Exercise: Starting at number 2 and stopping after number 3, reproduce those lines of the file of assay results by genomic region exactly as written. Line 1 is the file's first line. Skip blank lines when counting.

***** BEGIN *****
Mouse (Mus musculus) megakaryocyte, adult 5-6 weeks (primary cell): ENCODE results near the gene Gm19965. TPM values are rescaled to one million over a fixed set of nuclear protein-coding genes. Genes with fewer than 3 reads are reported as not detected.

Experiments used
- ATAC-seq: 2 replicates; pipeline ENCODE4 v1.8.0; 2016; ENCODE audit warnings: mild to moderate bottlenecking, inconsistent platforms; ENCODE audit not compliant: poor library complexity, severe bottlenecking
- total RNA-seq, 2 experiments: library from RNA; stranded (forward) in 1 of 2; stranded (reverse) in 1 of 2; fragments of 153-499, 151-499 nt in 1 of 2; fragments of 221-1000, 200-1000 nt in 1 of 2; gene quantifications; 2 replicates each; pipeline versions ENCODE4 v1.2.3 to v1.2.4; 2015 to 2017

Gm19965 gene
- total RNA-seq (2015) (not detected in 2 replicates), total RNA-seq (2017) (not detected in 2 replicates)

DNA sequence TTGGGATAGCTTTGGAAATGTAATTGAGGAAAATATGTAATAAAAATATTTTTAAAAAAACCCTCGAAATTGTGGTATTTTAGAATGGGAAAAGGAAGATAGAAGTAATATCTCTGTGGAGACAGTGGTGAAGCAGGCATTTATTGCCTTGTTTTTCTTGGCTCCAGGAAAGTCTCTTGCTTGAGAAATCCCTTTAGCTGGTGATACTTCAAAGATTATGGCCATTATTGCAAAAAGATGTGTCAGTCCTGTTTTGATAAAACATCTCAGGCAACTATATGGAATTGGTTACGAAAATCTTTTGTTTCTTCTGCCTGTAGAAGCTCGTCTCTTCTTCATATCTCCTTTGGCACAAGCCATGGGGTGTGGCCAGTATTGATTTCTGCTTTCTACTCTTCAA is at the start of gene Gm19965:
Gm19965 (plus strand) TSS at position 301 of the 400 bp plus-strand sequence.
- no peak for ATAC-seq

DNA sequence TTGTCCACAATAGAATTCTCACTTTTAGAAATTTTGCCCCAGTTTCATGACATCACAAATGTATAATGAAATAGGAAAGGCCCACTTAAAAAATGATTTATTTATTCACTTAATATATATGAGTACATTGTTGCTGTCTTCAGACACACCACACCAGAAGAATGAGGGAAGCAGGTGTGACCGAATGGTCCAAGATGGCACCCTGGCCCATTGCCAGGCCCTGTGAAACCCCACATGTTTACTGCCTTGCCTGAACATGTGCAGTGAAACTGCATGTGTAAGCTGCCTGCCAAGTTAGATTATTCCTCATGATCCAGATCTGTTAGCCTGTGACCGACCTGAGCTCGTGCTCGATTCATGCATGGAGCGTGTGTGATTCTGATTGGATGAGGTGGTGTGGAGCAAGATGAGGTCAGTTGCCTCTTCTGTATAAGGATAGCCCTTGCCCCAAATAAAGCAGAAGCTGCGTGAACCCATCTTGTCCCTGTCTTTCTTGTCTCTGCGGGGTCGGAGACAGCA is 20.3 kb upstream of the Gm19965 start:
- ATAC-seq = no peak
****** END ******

Experiments used
- ATAC-seq: 2 replicates; pipeline ENCODE4 v1.8.0; 2016; ENCODE audit warnings: mild to moderate bottlenecking, inconsistent platforms; ENCODE audit not compliant: poor library complexity, severe bottlenecking